3. you thought it was called peter bread!? how tender is that? soooo tender.
    great photos! i’m totally inspired to make my own pita bread now. thanks for the great post!

  4. Nick says:

    Very nice man. I was just thinking a few days ago that Pita bread shouldn’t be too hard to make.

    Your photos have been rockin’ lately also.

    Cheers,
    Nick
    http://www.macheesmo.com

  5. Y says:

    Woohoo look at them puff up! Those baking stones certainly are working a treat. Are you baking your way through the entire book now? :)

  6. Sarah says:

    I’ve tried this pita bread. It’s amazing. Thanks, Pete!

  7. Christina says:

    So cool! I must admit, besides the fact that I love pita bread, the real reason I want to make it is to watch it puff in the oven.

  8. Sarah says:

    How long does the dough last in the fridge?

  9. Diana says:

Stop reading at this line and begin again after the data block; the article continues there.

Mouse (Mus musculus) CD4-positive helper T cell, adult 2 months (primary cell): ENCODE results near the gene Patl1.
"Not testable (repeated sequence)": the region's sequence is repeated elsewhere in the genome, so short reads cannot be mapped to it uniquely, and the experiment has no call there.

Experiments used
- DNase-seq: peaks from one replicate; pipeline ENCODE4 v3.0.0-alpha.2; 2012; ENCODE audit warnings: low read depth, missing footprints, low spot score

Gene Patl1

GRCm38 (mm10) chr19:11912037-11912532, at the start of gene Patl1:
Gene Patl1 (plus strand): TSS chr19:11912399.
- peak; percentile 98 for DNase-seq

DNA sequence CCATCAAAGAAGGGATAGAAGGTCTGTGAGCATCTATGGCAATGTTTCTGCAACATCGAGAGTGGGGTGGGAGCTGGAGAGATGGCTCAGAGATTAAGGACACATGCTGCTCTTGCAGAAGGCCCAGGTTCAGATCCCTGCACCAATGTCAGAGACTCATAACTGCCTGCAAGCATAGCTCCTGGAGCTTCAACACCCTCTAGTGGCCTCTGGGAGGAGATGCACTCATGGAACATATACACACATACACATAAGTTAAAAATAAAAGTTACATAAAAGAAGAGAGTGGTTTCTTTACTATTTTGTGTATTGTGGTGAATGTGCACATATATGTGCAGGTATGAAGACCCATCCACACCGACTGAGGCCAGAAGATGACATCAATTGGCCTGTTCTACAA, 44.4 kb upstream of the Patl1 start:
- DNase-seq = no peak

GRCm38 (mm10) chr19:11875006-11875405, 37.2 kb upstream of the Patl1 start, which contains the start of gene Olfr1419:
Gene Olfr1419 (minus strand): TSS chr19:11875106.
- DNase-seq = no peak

I definitely need to obtain that book.

  10. Dolly says:

    Pete-
    Love your blog & love the fact you are really getting into baking from the Artisan Bread in 5 book. Now for something really scrumptious………you’ve got to try TEN DAY OLD (at least)European Peasant Bread dough used as a pizza crust. It’s exquisite!
    Also…..try foodwishes.com-they have a marvelous No Knead “Pumpkin” Bread recipe that is just divine (especially after 30-36 hours rest/rise). Happy Baking!!!

  11. […] Pita Bread At Home – Much like Pete, I never had pita bread growing up. In fact, I never really had it until late in college so it is a bit of a mystery to me. I’m not really sure how it gets so… pita-ey. But Pete does a great job of explaining it. The recipe actually looks pretty simple and his photos are very helpful. (@ Pete Bakes) […]